Edited by Malgosia Fitzmaurice, David M. Ong and Panos Merkouris
Chapter 20: Compliance Procedures and Mechanisms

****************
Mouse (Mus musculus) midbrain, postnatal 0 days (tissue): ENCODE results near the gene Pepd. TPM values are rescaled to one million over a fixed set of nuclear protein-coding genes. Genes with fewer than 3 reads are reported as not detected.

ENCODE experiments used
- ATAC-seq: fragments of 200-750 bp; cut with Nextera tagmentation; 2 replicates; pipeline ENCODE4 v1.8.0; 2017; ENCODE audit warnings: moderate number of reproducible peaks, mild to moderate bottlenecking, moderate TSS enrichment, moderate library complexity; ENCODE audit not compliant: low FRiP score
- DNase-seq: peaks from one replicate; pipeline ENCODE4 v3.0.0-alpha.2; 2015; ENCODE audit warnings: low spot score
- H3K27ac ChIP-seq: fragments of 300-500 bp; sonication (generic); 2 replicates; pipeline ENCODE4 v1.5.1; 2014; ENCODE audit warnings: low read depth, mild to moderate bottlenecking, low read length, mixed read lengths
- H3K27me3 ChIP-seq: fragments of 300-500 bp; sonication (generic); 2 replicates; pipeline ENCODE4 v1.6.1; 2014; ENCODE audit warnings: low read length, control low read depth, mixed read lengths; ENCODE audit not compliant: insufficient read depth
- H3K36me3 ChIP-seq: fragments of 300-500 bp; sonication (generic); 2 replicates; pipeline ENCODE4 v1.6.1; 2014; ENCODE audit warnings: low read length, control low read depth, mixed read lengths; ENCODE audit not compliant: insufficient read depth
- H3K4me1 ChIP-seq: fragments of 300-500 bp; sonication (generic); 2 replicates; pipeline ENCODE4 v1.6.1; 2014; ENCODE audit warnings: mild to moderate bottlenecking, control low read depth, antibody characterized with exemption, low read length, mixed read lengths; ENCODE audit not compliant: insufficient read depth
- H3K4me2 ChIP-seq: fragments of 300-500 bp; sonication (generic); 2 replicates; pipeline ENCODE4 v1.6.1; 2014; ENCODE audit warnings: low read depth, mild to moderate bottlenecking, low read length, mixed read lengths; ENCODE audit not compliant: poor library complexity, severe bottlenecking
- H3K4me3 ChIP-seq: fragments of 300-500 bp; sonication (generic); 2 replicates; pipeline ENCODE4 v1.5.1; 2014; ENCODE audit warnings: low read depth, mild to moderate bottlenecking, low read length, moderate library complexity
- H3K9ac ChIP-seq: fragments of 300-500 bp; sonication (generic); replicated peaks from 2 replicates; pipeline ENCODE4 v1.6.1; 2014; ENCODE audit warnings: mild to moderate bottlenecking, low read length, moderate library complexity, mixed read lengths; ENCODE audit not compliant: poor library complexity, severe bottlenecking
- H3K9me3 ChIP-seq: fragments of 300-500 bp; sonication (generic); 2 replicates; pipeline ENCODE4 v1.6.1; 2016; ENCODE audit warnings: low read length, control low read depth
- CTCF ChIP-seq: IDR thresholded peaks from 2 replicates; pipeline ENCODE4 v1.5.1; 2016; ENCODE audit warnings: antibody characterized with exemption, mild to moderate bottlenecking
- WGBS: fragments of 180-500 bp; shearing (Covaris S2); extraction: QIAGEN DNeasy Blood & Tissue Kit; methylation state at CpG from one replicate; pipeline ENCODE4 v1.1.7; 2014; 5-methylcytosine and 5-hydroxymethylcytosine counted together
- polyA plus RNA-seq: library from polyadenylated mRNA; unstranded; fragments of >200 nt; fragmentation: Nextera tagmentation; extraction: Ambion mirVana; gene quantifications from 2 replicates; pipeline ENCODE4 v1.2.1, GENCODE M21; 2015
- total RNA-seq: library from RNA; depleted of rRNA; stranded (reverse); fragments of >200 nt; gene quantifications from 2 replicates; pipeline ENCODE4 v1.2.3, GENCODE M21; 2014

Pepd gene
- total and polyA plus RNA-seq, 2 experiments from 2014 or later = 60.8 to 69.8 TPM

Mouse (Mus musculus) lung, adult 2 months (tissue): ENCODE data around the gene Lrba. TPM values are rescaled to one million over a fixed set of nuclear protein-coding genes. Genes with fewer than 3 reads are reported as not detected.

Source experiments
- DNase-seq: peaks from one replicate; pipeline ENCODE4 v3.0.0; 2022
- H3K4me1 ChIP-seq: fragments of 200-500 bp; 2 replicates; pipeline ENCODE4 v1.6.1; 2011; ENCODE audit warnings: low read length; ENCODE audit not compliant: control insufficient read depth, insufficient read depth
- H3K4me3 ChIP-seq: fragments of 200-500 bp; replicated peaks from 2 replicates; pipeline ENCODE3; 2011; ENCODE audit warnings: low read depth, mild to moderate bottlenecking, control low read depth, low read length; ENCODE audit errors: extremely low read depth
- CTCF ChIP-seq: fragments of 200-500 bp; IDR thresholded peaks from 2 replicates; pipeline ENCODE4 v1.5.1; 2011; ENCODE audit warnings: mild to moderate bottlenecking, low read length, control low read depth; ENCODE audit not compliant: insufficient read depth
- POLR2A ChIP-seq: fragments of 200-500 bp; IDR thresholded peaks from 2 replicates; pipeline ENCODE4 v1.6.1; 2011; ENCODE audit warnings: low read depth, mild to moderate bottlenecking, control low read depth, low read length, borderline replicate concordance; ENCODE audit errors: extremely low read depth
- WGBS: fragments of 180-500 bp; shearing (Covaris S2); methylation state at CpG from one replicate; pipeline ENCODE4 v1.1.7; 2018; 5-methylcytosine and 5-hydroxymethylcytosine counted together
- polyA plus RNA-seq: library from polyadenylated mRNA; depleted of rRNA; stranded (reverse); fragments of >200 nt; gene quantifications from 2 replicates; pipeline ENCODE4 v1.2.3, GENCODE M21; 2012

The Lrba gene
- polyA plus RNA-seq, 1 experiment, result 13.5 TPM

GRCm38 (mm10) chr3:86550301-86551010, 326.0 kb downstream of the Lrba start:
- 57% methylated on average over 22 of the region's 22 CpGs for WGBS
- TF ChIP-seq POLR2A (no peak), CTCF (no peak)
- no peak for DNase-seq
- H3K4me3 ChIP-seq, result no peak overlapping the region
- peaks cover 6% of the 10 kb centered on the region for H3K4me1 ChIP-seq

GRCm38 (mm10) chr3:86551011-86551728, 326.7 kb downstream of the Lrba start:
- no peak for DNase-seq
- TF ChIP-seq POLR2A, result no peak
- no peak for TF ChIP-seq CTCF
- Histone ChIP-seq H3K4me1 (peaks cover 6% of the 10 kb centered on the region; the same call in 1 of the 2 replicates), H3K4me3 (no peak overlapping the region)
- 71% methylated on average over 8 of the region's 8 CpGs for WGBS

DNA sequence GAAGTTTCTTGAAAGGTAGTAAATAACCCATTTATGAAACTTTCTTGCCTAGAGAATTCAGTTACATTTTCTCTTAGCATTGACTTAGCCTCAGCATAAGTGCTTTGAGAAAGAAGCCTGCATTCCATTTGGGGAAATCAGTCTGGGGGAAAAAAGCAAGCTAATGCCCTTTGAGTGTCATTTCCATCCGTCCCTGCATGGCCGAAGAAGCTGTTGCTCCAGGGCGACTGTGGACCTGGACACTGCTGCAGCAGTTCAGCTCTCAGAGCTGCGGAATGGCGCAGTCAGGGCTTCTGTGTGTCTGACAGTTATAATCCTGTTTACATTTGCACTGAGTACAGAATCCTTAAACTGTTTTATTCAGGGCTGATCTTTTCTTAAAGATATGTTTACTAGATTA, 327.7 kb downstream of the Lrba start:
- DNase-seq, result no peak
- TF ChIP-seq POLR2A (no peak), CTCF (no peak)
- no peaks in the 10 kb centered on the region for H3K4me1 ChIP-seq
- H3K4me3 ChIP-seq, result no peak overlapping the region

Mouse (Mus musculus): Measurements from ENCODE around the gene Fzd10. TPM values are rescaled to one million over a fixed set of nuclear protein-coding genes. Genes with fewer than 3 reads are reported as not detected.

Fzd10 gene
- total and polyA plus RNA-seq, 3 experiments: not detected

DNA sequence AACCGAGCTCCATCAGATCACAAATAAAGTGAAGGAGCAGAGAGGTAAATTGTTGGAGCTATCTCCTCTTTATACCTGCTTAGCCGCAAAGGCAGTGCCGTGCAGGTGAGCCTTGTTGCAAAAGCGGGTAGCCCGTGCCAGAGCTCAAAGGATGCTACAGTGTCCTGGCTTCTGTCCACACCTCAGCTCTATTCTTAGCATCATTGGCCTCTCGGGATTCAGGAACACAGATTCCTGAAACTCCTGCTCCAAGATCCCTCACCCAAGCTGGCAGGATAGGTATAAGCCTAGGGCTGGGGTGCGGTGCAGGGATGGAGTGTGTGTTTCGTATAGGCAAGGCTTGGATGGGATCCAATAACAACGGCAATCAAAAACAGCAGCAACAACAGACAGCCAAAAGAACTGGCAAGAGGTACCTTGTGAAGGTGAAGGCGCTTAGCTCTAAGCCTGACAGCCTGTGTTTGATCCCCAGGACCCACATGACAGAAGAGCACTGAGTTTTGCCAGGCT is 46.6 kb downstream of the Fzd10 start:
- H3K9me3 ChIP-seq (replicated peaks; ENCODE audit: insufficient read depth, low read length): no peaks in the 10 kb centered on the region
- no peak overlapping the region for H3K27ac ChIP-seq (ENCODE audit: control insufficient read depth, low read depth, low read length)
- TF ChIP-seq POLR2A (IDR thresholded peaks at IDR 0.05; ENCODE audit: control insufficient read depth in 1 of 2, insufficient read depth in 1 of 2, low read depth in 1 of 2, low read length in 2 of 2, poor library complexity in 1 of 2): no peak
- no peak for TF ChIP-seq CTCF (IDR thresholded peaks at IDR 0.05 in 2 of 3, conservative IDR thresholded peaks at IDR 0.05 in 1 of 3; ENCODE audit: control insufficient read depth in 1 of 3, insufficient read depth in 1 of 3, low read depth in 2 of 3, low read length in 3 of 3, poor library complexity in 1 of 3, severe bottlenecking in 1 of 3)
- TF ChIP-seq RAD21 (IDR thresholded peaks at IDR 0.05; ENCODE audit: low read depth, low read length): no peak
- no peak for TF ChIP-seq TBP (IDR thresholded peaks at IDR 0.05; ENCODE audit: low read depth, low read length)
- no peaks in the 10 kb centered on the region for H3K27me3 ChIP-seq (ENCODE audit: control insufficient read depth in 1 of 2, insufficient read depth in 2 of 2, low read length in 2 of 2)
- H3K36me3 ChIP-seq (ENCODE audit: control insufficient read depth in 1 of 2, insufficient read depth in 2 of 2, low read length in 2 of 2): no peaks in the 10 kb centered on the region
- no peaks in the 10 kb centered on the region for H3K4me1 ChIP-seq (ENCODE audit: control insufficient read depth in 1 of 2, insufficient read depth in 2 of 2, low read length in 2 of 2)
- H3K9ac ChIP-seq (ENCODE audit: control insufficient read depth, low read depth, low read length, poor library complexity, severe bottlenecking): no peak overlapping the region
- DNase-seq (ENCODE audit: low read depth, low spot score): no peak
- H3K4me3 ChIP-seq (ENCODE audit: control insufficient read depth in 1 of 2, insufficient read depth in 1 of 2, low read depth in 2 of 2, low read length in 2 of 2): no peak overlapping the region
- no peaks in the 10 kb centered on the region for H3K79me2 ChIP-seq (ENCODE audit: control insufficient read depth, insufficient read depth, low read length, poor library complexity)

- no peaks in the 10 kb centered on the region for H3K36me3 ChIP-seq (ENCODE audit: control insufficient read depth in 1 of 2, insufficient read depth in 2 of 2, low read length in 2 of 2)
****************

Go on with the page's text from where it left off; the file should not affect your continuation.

Gerhard Loibl Introduction and evolution of compliance procedures and mechanisms In the last decades, implementation of and compliance with international environmental agreements have become central issues.1 These issues raised little concern in the 1970s and early 1980s. As in other areas of international law, international (substantive) rules were adopted and very little focus was put on procedures and mechanisms that would ensure that parties implement and comply with their international obligations, although nearly all international environmental agreements contain provisions on dispute settlement.2 But as the practice of the parties to these agreements demonstrates, they have been used only rarely.3 Only in the late 1980s was consideration given to the elaboration of ‘new and additional’ procedures and mechanisms that would enhance the implementation of and compliance with international environmental agreements by the parties. It is not surprising that this issue was first raised in the negotiations concerning the protection of the ozone layer as it was evident that a party’s failure to fulfil its obligations to reduce and eliminate the production and use of ozone-depleting substances would have negative impacts for the whole globe.4 Although no agreement could be reached on a mechanism to enhance the implementation of and compliance with the Montreal Protocol, it addresses these issues in two provisions. Article 7 obliges parties to report data concerning the production, exports and imports of ozone-depleting substances. Furthermore, Article 8 of the Montreal Protocol contains a provision concerning the establishment of a ‘non-compliance procedure’. This enabling provision states that ‘the parties,...
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